What are the Different Maintenance Electrician Jobs?

Erin J. Hill

Maintenance electrician jobs can include industrial, automotive, commercial, and residential maintenance jobs. They all involve the updating and repair of electrical systems and wiring, although in different areas of specialty. Training for each individual career may vary based on the location, although sometimes one can be trained for two or more of these specialties at once.

A maintenance electrician is responsible for ensuring that electrical systems are in pristine working order in a residential or industrial setting.
A maintenance electrician is responsible for ensuring that electrical systems are in pristine working order in a residential or industrial setting.

One of the most common maintenance electrician jobs is that of residential electrician. Although some choose to specialize in maintaining electrical systems rather than installing them, both types of professionals generally undergo the same training. This may include a four-year college degree or a certification training course followed by an apprenticeship with a more experienced electrician. Residential maintenance electricians update and repair wiring in houses.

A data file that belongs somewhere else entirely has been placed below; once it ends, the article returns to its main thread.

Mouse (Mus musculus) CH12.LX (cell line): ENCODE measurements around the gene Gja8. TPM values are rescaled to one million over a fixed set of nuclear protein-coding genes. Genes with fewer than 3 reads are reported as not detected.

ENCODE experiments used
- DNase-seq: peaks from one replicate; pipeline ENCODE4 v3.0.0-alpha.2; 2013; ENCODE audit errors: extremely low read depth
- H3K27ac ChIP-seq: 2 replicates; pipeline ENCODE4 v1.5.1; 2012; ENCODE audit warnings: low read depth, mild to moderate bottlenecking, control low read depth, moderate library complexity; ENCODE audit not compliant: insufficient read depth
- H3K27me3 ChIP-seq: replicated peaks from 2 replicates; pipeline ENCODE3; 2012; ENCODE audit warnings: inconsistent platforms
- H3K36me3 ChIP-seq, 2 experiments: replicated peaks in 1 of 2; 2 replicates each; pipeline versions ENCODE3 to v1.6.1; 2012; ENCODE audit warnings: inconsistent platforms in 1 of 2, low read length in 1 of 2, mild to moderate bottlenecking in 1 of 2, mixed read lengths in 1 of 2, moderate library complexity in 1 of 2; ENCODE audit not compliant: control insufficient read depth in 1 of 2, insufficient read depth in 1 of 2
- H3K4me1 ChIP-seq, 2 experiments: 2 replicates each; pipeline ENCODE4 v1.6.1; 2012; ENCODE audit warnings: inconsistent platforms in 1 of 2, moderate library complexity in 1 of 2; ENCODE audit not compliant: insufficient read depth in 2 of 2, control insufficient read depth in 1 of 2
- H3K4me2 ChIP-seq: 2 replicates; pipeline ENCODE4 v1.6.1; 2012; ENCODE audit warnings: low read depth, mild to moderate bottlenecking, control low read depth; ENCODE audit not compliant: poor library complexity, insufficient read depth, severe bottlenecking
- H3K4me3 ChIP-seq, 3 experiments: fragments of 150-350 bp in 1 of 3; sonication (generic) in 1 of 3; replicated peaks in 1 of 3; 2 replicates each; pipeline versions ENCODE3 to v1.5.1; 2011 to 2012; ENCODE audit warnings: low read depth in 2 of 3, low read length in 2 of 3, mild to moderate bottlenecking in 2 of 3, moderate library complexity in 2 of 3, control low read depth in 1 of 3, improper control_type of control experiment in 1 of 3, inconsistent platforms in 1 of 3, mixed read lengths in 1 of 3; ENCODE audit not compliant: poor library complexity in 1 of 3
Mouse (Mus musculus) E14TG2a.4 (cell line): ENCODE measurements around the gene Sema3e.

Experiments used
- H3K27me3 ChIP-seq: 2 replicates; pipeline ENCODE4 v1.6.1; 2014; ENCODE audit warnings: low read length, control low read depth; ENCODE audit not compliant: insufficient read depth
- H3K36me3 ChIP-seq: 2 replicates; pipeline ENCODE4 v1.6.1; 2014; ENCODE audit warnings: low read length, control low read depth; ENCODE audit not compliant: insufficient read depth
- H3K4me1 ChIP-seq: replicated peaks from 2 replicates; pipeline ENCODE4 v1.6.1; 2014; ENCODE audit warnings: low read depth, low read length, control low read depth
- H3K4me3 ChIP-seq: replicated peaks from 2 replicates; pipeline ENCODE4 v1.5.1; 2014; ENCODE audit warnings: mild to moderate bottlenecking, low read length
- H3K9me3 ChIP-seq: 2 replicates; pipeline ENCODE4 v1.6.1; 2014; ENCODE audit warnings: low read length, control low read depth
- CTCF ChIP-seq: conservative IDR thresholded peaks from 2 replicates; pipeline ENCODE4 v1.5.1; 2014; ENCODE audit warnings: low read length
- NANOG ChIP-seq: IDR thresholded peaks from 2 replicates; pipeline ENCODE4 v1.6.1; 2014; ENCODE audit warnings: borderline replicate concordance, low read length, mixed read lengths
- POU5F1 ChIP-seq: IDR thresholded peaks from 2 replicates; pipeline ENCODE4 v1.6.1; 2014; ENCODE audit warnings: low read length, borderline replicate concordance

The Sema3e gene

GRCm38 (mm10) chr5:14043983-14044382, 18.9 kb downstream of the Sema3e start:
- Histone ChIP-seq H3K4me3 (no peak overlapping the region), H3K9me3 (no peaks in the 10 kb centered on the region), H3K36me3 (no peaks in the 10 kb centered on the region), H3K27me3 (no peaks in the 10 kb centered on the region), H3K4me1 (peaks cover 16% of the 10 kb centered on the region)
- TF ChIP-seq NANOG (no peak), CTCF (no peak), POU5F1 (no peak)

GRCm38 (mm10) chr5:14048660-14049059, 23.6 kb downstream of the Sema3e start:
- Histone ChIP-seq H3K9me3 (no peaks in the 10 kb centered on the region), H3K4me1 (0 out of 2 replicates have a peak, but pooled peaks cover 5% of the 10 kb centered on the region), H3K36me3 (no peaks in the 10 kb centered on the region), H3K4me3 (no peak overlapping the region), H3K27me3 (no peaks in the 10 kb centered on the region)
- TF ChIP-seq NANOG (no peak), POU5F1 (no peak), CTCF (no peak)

An industrial maintenance electrician may work for a steel producer, an electrical firm or even an automotive company.
An industrial maintenance electrician may work for a steel producer, an electrical firm or even an automotive company.

Another of the most common maintenance electrician jobs is that of commercial electrician. They do very similar work to residential electricians, but commercial electricians work on public buildings rather than homes. These require larger and more complex electrical systems.

Other maintenance electrician jobs include industrial and automotive electricians. These professionals repair, install, and replace wiring and electrician components in electronics, machines, and automobiles. Training for this profession usually involves a certification program or a two year college degree. Sometimes additional training can be obtained. Employers can include factories, automotive dealerships and service centers, or product manufacturers.

Salaries for each of these maintenance electrician jobs are generally similar, but may vary based on location. Required training and education will also vary based on the area, since some require more stringent training programs than others. The time requires for training can range from one to several years, and most electricians also have to complete an apprenticeship working under a more experienced professional before he can start his own business.

Various colleges and vocational schools offer training for electrician maintenance jobs. Technical schools, community colleges, and some universities all may offer training programs. In some cases distance learning or online classes may be an option, but many times hands on learning opportunities are necessary to learn the proper way to wire and replace electrician systems. Those who are interested in pursuing a career in this field should speak with a college administrator.

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